Processes on sediment drifts from 3.5 kHz data, Antarctic Peninsula continental rise
On the continental rise west of the Antarctic Peninsula, large sediment drifts preserve a hihg-resolution record of Neogene glaciation, We present a new map of acoustic facies on the continental rise, derived from 3.5 kHz profiles. Most drifts have steep sides to the southeast (towards the base of the slope) and southwest (towards the channels which separate each drift). The gentle slopes of the drifts (to northeast, and merging with the abyssal plain to the northwest) contain laterally continuous sub-bottom reflectors. Convergence of reflectors to the northwest shows the sediments thin offshore, confirmed by core studies; strike lines show negligible thickness change acress the drifts, except within a few kilometres of the channels. It is likely that deposition from meltwater plumes and slope-derived turbidity currents pevailed over deposition from channelised turbidity currents. Small areas of sediment waves occur on two drifts. Evidence for small-scale mass wasting includes normal faults and slump blocks on the steep sides of all the the drifts, and one drift contains a number of small, locally derived debris flows. Both 3.5 kHz profiles and cores show evidence for a change in sedimentation style at c. 3300 m water depth, with intermittent bottom-current winnowing above this depth. Sedimentation rates from ODP Leg 178 show the acoustic penetration depth of some 50 m represents the last 0.5-1.0 m.y. of deposition.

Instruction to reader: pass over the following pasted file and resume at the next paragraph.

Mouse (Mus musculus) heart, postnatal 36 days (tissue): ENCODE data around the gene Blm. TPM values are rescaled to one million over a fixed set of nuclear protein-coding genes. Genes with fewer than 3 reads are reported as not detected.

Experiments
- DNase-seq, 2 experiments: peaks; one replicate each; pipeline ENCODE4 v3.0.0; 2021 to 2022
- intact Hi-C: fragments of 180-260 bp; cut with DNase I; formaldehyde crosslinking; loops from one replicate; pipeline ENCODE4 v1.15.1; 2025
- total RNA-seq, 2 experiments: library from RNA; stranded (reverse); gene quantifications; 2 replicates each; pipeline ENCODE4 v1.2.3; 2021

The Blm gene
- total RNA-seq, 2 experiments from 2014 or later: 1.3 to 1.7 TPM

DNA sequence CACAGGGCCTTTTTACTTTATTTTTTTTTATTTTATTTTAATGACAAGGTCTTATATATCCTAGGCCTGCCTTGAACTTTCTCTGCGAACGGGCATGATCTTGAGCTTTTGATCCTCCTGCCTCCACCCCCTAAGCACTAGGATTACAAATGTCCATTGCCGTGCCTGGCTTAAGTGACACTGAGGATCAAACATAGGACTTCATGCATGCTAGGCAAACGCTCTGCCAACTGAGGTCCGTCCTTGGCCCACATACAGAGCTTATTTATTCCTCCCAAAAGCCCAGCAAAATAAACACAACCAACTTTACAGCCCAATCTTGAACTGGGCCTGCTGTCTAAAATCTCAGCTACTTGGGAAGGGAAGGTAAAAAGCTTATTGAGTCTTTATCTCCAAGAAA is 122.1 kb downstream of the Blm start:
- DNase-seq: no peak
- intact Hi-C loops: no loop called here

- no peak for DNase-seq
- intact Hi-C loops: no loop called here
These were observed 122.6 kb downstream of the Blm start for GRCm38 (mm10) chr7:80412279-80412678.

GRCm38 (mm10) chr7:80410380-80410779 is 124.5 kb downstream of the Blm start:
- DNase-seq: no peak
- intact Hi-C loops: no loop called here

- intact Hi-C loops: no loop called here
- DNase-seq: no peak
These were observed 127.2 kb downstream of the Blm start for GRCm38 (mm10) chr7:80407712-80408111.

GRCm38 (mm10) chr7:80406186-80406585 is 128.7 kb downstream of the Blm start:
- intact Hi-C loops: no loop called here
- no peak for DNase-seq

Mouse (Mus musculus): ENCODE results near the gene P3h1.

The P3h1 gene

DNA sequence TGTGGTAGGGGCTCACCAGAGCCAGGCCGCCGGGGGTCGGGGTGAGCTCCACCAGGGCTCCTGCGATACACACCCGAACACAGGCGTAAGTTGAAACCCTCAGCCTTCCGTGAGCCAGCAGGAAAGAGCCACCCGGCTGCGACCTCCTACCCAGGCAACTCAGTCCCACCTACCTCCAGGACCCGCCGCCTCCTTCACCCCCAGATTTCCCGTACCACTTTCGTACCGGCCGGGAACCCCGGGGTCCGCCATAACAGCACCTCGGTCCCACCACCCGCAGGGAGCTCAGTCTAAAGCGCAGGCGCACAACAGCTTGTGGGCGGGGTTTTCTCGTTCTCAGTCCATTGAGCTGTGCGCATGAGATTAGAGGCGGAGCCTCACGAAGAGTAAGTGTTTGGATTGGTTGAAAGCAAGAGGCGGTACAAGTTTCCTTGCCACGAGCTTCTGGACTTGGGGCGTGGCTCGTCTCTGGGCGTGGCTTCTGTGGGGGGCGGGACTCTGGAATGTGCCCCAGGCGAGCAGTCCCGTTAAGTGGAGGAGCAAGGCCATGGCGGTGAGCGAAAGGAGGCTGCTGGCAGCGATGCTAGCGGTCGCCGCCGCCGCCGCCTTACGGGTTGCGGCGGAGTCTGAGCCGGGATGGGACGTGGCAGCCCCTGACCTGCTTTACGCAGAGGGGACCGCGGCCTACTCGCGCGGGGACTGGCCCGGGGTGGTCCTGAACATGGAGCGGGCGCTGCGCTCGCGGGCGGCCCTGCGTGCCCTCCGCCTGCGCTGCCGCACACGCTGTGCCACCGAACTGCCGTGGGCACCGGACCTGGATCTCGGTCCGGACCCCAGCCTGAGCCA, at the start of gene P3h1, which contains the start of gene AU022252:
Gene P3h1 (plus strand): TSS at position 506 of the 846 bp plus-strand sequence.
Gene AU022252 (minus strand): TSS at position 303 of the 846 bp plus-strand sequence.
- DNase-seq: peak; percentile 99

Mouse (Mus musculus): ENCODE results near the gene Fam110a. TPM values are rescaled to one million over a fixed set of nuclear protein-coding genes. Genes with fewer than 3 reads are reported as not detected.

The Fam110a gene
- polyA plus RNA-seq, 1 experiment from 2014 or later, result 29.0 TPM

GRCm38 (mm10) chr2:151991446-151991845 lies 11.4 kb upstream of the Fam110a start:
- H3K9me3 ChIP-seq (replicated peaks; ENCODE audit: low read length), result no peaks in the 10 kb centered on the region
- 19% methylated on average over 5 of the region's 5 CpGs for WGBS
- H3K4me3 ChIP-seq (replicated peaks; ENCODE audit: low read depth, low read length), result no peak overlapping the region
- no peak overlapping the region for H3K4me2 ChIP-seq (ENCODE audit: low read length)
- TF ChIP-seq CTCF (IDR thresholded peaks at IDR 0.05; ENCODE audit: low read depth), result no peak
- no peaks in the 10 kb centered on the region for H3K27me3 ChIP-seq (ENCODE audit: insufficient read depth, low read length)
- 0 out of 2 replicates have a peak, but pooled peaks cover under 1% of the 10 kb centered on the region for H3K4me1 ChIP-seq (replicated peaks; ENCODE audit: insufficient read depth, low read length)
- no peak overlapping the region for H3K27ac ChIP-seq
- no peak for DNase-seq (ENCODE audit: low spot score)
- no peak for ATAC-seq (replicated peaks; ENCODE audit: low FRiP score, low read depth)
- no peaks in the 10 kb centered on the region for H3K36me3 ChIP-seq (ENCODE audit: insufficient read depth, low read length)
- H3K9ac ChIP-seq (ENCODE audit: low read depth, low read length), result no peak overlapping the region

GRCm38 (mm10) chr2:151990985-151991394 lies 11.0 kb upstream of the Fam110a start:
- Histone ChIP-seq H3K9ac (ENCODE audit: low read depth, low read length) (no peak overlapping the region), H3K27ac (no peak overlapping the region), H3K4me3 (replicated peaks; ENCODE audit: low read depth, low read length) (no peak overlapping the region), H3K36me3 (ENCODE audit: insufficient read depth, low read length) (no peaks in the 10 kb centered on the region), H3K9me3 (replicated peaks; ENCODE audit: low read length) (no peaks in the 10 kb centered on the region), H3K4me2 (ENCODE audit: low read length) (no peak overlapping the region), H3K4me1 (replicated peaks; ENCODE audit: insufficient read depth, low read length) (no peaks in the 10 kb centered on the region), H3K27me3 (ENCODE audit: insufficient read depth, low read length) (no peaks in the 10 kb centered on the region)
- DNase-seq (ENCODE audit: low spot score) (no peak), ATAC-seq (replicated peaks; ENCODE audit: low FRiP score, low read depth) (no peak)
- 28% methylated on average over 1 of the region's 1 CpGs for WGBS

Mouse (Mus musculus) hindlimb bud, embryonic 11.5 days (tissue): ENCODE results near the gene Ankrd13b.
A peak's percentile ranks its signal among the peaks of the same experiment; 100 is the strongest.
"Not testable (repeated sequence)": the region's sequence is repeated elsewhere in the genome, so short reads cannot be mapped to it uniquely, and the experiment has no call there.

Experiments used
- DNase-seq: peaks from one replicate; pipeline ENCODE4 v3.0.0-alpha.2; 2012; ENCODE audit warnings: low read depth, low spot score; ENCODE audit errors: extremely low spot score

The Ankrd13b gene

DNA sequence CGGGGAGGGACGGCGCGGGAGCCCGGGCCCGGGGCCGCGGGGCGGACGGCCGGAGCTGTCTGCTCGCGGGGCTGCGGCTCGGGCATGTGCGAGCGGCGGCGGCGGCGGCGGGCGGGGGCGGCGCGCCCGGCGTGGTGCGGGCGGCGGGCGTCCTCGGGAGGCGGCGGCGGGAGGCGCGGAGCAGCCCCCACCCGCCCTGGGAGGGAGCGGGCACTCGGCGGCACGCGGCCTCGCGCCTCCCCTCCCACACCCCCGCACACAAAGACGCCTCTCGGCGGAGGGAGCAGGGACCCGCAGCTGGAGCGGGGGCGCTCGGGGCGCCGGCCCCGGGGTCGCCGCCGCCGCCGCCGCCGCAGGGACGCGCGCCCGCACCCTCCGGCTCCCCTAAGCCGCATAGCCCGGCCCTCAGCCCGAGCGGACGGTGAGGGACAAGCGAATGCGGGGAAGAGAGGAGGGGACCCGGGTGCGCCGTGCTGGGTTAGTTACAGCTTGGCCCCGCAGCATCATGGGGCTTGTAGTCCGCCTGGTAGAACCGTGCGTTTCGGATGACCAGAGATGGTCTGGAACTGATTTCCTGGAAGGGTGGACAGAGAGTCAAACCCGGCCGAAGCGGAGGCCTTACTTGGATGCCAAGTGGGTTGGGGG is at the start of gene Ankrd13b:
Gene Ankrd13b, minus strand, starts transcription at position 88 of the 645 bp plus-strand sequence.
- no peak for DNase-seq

Authors: Pudsey, Carol J., Howe, John A., Morris, Peter, Gunn, David E.
Editors: Gamble, J.A., Skinner, D.N.B., Henry, S.
1 January, 2002
In: Gamble, J.A., Skinner, D.N.B., Henry, S. (eds.). Antarctica at the close of a millennium. Proceedings of the 8th International Symposium on Antarctic Earth Sciences, Wellington, 1999, Wellington, The Royal Society of New Zealand, 345-350.